There are now a couple new faces on the farm. My sister's two geldings, Cloud and Justin. My sister had moved up near Topeka not two years earlier and had taken her two horses with her. We all know life has its ups and downs, some times you think you are on the right road, only to find that road is too rough and never does lead where you want it to go. So sometimes we have to backtrack and start over on a different path but my sister did pick up a special souvenir for her troubles.
Extracting oneself from a toxic relationship is tricky enough but when you have a new baby and two horses in tow it can become quite the tangled web indeed. My sister asked me if she could put her two horses on our farm and if we would care for them. It is just about impossible to find a pasture to rent for horses in this area, so I told her we could do that. This would not be a simple task, because many obstacles stood in the way. Her horses were three hours away and neither of us owned a trailer they would load into. The first issue to deal with was the fact we did not have an extra, adequate shed for them because all of the shelters on the farm were being used for our own animals.
There was an old shed that had originally been built 13 years ago when we first moved to the farm. It was built with salvaged materials even back then so the wood was not in good shape. The corner posts and many of the boards were no good anymore. What time and weather did not destroy, the wood bees had finished off. Luckily, most of the metal siding was still in reasonable shape and could be salvaged. The shed would have to be rebuilt and we were well into winter by this time, all we could do was pray the weather would hold out until we could get it done.
The shed was not the only thing that needed to get done, we would have to build a large pen as well. The reason for this is one of my sister's horses will not stay in an electric fence at all and of course what type of fence is all of our pastures? Electric of course! It has worked for the goats, but apparently not for Cloud the horse. The plan was to divide the shed in half so both horses could use it. This way we could let the horse without a personal vendetta against all electric fencing be out in the pasture and the other one would have his own large pen made out of new cattle panels. We would upgrade the size of his pen to a small pasture later on, but money and time was running short, we had to get it done before we were hit with snow and weather that would prevent us from moving the horses at all.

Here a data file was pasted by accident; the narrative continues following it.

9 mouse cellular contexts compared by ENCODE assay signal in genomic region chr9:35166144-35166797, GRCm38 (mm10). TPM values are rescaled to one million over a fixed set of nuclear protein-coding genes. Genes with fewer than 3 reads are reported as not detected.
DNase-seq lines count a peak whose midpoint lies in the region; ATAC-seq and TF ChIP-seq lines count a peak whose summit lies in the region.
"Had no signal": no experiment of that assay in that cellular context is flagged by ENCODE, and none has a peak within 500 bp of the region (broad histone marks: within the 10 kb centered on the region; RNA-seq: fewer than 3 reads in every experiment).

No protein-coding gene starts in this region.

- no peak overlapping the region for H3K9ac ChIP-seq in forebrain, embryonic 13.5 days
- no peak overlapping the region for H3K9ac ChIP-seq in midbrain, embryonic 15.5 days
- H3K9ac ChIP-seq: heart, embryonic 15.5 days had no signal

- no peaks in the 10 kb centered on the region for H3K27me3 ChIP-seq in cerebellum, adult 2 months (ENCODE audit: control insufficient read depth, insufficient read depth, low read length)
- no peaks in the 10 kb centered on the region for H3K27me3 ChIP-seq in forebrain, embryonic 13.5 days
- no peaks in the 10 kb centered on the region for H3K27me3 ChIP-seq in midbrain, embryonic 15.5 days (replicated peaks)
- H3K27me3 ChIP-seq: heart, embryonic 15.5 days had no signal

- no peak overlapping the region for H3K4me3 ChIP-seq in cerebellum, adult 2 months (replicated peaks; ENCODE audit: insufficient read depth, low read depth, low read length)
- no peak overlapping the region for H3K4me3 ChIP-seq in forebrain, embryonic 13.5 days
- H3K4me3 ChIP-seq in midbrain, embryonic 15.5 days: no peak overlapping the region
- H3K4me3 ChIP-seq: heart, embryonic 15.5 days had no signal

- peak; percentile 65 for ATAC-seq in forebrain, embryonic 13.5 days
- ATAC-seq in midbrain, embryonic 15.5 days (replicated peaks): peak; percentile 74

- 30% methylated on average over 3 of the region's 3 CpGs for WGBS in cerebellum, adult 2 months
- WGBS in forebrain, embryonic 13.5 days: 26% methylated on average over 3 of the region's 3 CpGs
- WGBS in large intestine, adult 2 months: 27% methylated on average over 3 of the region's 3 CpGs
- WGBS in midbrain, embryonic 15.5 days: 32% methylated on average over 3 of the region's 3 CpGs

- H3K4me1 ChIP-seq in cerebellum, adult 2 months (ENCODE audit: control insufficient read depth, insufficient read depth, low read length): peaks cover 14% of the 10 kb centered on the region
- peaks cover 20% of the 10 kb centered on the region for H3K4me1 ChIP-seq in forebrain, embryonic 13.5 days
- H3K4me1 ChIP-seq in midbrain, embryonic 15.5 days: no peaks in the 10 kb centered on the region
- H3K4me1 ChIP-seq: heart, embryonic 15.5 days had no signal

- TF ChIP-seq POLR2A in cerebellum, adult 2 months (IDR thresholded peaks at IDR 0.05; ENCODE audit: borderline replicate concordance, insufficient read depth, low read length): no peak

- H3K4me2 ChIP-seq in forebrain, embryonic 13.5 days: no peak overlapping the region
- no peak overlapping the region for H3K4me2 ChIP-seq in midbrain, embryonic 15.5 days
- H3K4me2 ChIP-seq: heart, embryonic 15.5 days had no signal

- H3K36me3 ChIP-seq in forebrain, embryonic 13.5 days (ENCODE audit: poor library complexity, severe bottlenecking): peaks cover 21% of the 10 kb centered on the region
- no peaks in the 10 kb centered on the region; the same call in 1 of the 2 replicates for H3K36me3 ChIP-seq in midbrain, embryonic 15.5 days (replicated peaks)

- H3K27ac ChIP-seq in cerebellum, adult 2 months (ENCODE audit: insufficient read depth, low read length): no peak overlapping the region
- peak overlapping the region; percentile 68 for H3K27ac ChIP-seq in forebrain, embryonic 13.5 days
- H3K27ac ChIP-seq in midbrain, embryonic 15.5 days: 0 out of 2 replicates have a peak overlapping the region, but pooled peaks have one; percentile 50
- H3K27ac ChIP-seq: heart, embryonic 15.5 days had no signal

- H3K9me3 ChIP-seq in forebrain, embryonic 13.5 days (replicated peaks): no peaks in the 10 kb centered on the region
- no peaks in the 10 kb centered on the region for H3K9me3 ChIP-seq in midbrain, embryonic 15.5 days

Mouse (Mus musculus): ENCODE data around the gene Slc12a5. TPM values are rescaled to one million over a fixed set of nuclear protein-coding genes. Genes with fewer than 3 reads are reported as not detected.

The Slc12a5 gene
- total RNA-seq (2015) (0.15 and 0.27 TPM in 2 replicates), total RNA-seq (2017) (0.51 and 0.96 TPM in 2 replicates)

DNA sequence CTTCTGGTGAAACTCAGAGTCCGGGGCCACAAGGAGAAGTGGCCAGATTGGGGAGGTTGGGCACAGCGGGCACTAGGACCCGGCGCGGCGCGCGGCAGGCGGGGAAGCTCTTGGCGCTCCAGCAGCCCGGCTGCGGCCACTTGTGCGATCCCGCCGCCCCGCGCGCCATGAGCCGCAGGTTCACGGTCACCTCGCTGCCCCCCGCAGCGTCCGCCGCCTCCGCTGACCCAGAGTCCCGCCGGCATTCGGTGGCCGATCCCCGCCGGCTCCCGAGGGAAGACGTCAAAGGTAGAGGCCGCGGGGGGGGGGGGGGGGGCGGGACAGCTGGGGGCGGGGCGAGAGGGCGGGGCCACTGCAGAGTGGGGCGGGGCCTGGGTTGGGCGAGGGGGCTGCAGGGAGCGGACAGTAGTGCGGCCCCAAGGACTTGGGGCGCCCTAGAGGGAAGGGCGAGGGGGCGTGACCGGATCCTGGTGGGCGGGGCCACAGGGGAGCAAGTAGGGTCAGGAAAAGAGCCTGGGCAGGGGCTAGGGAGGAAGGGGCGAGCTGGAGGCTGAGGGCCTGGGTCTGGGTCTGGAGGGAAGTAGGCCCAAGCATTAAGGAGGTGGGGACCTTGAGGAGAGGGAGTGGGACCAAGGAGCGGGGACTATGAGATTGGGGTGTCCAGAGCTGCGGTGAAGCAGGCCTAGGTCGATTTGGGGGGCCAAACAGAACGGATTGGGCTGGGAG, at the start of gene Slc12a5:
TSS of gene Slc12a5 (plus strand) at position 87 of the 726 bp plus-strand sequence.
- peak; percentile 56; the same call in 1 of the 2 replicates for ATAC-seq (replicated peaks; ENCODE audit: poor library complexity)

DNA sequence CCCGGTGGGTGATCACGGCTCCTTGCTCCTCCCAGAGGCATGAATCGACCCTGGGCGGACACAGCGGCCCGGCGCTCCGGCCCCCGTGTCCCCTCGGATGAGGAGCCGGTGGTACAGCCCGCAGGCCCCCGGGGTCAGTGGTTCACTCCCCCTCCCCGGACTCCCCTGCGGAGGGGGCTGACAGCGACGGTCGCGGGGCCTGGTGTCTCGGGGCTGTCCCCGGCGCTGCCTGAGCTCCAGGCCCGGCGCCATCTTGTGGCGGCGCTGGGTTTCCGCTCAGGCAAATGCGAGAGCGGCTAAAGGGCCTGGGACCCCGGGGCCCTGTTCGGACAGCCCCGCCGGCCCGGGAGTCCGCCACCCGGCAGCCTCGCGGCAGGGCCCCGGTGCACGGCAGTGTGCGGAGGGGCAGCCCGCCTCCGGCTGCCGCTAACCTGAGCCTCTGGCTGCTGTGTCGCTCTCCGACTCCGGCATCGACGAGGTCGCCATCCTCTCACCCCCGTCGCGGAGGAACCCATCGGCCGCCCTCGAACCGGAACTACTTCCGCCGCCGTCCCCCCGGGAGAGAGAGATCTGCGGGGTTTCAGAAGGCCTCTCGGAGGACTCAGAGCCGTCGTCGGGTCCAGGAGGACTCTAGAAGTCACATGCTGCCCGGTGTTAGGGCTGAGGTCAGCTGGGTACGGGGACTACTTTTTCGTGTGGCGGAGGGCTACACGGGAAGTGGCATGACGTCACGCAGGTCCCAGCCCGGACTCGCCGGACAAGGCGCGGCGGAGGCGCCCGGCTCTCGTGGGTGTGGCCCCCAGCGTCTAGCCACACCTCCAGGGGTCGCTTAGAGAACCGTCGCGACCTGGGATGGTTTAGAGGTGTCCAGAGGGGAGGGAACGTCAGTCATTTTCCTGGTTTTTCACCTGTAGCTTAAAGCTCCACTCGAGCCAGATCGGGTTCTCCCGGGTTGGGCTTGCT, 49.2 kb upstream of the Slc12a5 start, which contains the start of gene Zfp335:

The rebuild of the shed was under way, and the weather was not cooperating. The wind was sharp and we were trying to beat the weatherman's prediction of snow. Any person who has ever hit their thumb with a hammer in below freezing weather knows it is no fun to work on such projects in the winter time but it had to get done. Bless my husband's heart, he put the most work into it and he was working on it right up until we unloaded the horses.
That in itself was probably the biggest challenge of getting her horses moved back home. The Ex had access to a trailer, in fact he had moved them up there. To say he was not so willing to move them back would be an understatement. Things had happened that had all of us concerned about the safety of her horses while they were up there and the relationship was falling apart. I did not want them to become collateral damage in all of this.
My sister and I both had been working hard at trying to find someone willing to haul the horses home or a stock trailer we could rent. I can not begin to recount the number of people I called or emailed, trying to find someone willing to help. We were not looking for a free ride by any means, yet nobody seemed willing to help. There were many people that haul their own animals all over the place, to shows and such that did not even return my email.
I felt sorry for my sister, she was stressed to the max. She certainly had a lot on her plate with her new baby and this messy break up. I don't expect charity from anyone and I really hate to ask for help but sometimes we all do need a helping hand. I was a little surprised, given the situation and our clear desperation that up to that point only one guy had been willing to haul them and his exorbitant fee had all the sympathy of a mafia shakedown.